But the phones needs to find the Laptop IP and you probably need to have routing and NAT running in the Laptop depending on whats needed. And it probably would be easier to let the Laptop do the DHCP (through "Internetsharing"?). The AP is a bridge device so it might not matter what IP/LAN config the AP is running. But make it part of your LAN anyway.

The second LAN (provided by you/the AP/Laptop) needs to have the Laptop as the gw/router IP and so does all the phones. The venues LAN will not know about your LAN, that's why you probably will need NAT. Depending on if the Laptop is "relaying" the traffic from an app or if the phones needs to send the data directly to Internet. A second NAT could be a problem.

You can use any of the available private IP networks as long as it doesn't use the same as the venue is using for it's LAN. So if using IPv4 anything starting with 10. or 172.16. to 172.31. is also OK. The netmask used decides how large a subnet is. IPCALC is available online to help you figure this out, for example you can use http://www.jodies.de/ipcalc

HTH
 

jasonf2

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Oct 11, 2015
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You can set multiple subnets, but I have no idea why you would. From the sound of it you are trying to connect everything to the venues wifi and are simply over taxing an unknown and probably throttled network. I would purchase a good 802.11ax (wifi 6) router and wifi 6 range extender (I have used Netear EA series with success, you can disable the extender networks and just bridge the wifi to the ethernet lan) with integrated switch. Make sure to upgrade the pc to a full wifi 6 card or connect via GBE Ethernet port (to the router switch, not the extender). After that connect all of your devices to your router. Use the range extender to connect to your venue network and hard wire the range extender to the internet port on the router. This should give you a dedicated high bandwidth network to pass your phone data to your pc and share the internet connection without having to setup static subnets. That will more than likely give you your best chance at this working. Venues with lots of smartphones running wifi are iffy at best and you still may have issues. In this case Wifi6e may not be a bad idea for the fact that the 6ghz channel should be clearer for lack of devices. For that to have benefit the pc and router would have to support it.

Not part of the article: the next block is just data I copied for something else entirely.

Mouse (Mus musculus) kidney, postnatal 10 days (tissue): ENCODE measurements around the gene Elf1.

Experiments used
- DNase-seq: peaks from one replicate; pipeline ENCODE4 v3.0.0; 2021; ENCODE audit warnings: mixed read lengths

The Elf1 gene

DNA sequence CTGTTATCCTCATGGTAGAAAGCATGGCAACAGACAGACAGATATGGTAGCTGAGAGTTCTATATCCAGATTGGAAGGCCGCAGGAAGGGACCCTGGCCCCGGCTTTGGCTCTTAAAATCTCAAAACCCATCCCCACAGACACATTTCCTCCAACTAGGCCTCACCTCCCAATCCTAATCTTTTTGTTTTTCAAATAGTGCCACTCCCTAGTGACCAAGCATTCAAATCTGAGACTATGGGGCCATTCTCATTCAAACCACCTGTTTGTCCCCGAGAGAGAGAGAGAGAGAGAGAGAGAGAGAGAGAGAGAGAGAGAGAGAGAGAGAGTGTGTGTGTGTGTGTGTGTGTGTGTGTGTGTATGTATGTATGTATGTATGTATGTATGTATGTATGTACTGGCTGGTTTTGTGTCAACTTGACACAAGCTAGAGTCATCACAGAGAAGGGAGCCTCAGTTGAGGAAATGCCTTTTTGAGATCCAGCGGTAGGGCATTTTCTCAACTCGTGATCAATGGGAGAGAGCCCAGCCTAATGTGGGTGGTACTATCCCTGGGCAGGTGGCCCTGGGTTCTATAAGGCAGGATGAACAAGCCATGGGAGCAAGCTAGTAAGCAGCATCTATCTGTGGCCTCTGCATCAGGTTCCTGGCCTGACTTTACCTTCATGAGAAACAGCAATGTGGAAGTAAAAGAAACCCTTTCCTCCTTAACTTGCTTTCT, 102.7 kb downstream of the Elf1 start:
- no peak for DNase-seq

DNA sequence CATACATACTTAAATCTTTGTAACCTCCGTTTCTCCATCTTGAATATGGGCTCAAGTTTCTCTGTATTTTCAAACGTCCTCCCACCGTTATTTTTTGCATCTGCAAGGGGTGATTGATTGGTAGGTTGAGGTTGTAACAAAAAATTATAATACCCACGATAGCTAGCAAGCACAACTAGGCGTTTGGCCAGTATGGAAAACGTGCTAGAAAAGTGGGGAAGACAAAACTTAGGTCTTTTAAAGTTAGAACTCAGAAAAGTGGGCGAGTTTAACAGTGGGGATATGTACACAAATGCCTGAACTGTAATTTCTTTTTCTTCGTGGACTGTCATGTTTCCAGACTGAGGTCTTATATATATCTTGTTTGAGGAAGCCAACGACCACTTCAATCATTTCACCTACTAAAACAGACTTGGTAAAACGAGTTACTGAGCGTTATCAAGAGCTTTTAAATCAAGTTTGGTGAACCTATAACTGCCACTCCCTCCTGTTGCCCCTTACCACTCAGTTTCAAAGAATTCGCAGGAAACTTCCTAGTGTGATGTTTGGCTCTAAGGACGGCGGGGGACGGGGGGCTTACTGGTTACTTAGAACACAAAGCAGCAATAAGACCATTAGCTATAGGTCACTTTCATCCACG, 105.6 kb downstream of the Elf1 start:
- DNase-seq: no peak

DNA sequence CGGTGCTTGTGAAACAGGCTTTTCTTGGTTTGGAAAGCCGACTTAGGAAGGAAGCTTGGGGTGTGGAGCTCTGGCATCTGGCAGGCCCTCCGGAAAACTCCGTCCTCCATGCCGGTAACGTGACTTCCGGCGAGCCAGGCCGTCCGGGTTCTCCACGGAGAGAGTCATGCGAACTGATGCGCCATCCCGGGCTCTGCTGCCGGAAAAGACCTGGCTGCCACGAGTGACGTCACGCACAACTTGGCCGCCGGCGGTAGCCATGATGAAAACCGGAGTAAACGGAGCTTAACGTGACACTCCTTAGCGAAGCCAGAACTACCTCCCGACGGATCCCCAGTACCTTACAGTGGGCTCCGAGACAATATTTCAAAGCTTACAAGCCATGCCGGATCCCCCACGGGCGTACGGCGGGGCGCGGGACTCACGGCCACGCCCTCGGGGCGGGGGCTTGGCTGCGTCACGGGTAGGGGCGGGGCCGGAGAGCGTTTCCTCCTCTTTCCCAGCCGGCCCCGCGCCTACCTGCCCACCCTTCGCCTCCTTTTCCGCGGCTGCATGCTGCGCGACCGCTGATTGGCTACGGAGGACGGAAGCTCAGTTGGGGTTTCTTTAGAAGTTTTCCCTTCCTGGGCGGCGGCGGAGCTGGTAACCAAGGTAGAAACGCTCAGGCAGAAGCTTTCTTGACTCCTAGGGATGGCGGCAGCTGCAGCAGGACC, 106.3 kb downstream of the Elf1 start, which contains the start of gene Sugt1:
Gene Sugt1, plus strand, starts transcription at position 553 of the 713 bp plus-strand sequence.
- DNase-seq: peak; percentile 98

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jasonf2

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Oct 11, 2015
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Also to my knowledge most, if not all wifi devices are only able to connect to one access point at a time. So while your routing trick with subnets will work you will have to hardwire the laptop to the router. While you end up with a little more hardware I have found that the extender bridging the wifi internet to the router and letting it handle the routing and nat is a much more elegant and reliable solution than trying to work with the windows internet connection sharing and manual subnet setup.